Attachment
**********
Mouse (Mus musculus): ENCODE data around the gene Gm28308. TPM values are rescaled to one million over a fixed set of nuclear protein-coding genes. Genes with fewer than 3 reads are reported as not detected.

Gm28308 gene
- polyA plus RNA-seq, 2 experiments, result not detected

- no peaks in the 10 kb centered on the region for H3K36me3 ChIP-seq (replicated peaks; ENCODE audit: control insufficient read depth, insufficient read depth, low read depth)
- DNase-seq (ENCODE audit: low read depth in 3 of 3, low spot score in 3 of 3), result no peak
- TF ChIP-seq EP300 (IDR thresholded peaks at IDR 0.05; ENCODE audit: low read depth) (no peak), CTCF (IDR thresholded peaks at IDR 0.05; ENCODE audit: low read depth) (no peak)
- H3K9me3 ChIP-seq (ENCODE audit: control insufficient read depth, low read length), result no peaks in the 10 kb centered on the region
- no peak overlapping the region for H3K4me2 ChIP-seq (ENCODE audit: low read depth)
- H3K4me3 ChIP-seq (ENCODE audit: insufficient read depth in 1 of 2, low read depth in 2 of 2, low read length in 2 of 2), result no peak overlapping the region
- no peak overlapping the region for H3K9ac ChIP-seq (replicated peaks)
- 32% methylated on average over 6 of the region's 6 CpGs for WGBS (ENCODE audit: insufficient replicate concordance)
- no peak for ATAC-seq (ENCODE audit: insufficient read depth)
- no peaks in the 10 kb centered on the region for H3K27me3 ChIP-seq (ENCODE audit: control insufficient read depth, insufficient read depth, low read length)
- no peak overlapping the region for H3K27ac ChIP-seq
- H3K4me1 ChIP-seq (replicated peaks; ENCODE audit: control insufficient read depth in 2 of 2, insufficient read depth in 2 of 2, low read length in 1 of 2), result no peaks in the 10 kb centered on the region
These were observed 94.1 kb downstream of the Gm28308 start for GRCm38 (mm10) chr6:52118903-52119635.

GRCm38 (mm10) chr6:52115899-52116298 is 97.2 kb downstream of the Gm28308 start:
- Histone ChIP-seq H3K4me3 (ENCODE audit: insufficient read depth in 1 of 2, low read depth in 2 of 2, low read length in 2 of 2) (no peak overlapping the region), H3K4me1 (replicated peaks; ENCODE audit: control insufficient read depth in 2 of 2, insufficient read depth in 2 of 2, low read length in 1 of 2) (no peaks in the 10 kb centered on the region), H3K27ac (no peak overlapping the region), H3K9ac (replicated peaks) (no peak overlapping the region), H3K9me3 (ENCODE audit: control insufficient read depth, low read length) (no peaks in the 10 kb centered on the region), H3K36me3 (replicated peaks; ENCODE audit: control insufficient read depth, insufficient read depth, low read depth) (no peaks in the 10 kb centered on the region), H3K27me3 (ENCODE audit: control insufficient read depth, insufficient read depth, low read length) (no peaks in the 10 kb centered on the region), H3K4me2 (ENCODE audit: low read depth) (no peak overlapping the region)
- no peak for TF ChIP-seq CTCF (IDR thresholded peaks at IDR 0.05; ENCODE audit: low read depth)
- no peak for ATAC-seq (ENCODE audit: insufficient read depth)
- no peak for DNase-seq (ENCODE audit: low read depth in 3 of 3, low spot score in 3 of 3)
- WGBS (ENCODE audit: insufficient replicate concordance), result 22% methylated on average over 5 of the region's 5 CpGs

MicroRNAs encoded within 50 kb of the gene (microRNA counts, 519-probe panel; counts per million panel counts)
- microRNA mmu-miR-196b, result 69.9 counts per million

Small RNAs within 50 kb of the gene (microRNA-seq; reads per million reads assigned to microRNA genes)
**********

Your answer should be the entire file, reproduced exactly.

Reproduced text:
Mouse (Mus musculus): ENCODE data around the gene Gm28308. TPM values are rescaled to one million over a fixed set of nuclear protein-coding genes. Genes with fewer than 3 reads are reported as not detected.

Gm28308 gene
- polyA plus RNA-seq, 2 experiments, result not detected

- no peaks in the 10 kb centered on the region for H3K36me3 ChIP-seq (replicated peaks; ENCODE audit: control insufficient read depth, insufficient read depth, low read depth)
- DNase-seq (ENCODE audit: low read depth in 3 of 3, low spot score in 3 of 3), result no peak
- TF ChIP-seq EP300 (IDR thresholded peaks at IDR 0.05; ENCODE audit: low read depth) (no peak), CTCF (IDR thresholded peaks at IDR 0.05; ENCODE audit: low read depth) (no peak)
- H3K9me3 ChIP-seq (ENCODE audit: control insufficient read depth, low read length), result no peaks in the 10 kb centered on the region
- no peak overlapping the region for H3K4me2 ChIP-seq (ENCODE audit: low read depth)
- H3K4me3 ChIP-seq (ENCODE audit: insufficient read depth in 1 of 2, low read depth in 2 of 2, low read length in 2 of 2), result no peak overlapping the region
- no peak overlapping the region for H3K9ac ChIP-seq (replicated peaks)
- 32% methylated on average over 6 of the region's 6 CpGs for WGBS (ENCODE audit: insufficient replicate concordance)
- no peak for ATAC-seq (ENCODE audit: insufficient read depth)
- no peaks in the 10 kb centered on the region for H3K27me3 ChIP-seq (ENCODE audit: control insufficient read depth, insufficient read depth, low read length)
- no peak overlapping the region for H3K27ac ChIP-seq
- H3K4me1 ChIP-seq (replicated peaks; ENCODE audit: control insufficient read depth in 2 of 2, insufficient read depth in 2 of 2, low read length in 1 of 2), result no peaks in the 10 kb centered on the region
These were observed 94.1 kb downstream of the Gm28308 start for GRCm38 (mm10) chr6:52118903-52119635.

GRCm38 (mm10) chr6:52115899-52116298 is 97.2 kb downstream of the Gm28308 start:
- Histone ChIP-seq H3K4me3 (ENCODE audit: insufficient read depth in 1 of 2, low read depth in 2 of 2, low read length in 2 of 2) (no peak overlapping the region), H3K4me1 (replicated peaks; ENCODE audit: control insufficient read depth in 2 of 2, insufficient read depth in 2 of 2, low read length in 1 of 2) (no peaks in the 10 kb centered on the region), H3K27ac (no peak overlapping the region), H3K9ac (replicated peaks) (no peak overlapping the region), H3K9me3 (ENCODE audit: control insufficient read depth, low read length) (no peaks in the 10 kb centered on the region), H3K36me3 (replicated peaks; ENCODE audit: control insufficient read depth, insufficient read depth, low read depth) (no peaks in the 10 kb centered on the region), H3K27me3 (ENCODE audit: control insufficient read depth, insufficient read depth, low read length) (no peaks in the 10 kb centered on the region), H3K4me2 (ENCODE audit: low read depth) (no peak overlapping the region)
- no peak for TF ChIP-seq CTCF (IDR thresholded peaks at IDR 0.05; ENCODE audit: low read depth)
- no peak for ATAC-seq (ENCODE audit: insufficient read depth)
- no peak for DNase-seq (ENCODE audit: low read depth in 3 of 3, low spot score in 3 of 3)
- WGBS (ENCODE audit: insufficient replicate concordance), result 22% methylated on average over 5 of the region's 5 CpGs

MicroRNAs encoded within 50 kb of the gene (microRNA counts, 519-probe panel; counts per million panel counts)
- microRNA mmu-miR-196b, result 69.9 counts per million

Small RNAs within 50 kb of the gene (microRNA-seq; reads per million reads assigned to microRNA genes)